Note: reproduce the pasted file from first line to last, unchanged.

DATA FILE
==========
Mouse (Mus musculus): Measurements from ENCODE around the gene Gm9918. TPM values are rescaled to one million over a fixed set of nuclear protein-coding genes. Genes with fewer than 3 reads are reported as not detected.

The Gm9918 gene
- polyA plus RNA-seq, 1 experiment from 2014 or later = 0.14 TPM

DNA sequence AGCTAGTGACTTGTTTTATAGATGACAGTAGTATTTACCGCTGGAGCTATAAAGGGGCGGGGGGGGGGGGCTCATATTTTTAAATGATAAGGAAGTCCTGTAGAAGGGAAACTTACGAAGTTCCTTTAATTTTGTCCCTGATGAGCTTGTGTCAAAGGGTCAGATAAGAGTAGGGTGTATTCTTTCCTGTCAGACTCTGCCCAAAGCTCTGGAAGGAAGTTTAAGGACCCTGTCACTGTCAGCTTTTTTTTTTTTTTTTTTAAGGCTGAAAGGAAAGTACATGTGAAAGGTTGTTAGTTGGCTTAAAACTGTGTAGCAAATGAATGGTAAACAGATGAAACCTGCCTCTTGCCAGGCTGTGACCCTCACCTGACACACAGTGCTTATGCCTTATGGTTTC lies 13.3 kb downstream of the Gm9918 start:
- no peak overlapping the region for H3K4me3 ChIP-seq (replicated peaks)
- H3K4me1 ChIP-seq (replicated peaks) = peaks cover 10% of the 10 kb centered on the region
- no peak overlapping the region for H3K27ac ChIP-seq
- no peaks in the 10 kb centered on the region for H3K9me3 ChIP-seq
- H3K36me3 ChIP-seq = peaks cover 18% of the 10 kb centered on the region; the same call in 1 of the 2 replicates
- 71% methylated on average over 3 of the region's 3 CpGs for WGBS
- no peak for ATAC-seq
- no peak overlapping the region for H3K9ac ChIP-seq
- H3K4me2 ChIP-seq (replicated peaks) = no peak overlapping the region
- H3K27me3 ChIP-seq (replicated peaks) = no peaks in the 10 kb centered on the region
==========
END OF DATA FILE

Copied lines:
Mouse (Mus musculus): Measurements from ENCODE around the gene Gm9918. TPM values are rescaled to one million over a fixed set of nuclear protein-coding genes. Genes with fewer than 3 reads are reported as not detected.

The Gm9918 gene
- polyA plus RNA-seq, 1 experiment from 2014 or later = 0.14 TPM

DNA sequence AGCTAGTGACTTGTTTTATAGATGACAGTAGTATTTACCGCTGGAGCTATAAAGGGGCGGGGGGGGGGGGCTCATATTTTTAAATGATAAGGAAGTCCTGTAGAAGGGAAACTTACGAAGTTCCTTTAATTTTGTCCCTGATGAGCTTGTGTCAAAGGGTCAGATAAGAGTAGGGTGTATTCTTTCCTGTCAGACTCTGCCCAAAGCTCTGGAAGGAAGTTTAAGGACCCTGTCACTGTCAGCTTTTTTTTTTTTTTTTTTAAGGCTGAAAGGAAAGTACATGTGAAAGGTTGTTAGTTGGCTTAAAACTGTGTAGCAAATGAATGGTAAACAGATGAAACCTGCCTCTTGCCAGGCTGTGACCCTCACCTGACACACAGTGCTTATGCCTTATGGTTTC lies 13.3 kb downstream of the Gm9918 start:
- no peak overlapping the region for H3K4me3 ChIP-seq (replicated peaks)
- H3K4me1 ChIP-seq (replicated peaks) = peaks cover 10% of the 10 kb centered on the region
- no peak overlapping the region for H3K27ac ChIP-seq
- no peaks in the 10 kb centered on the region for H3K9me3 ChIP-seq
- H3K36me3 ChIP-seq = peaks cover 18% of the 10 kb centered on the region; the same call in 1 of the 2 replicates
- 71% methylated on average over 3 of the region's 3 CpGs for WGBS
- no peak for ATAC-seq
- no peak overlapping the region for H3K9ac ChIP-seq
- H3K4me2 ChIP-seq (replicated peaks) = no peak overlapping the region
- H3K27me3 ChIP-seq (replicated peaks) = no peaks in the 10 kb centered on the region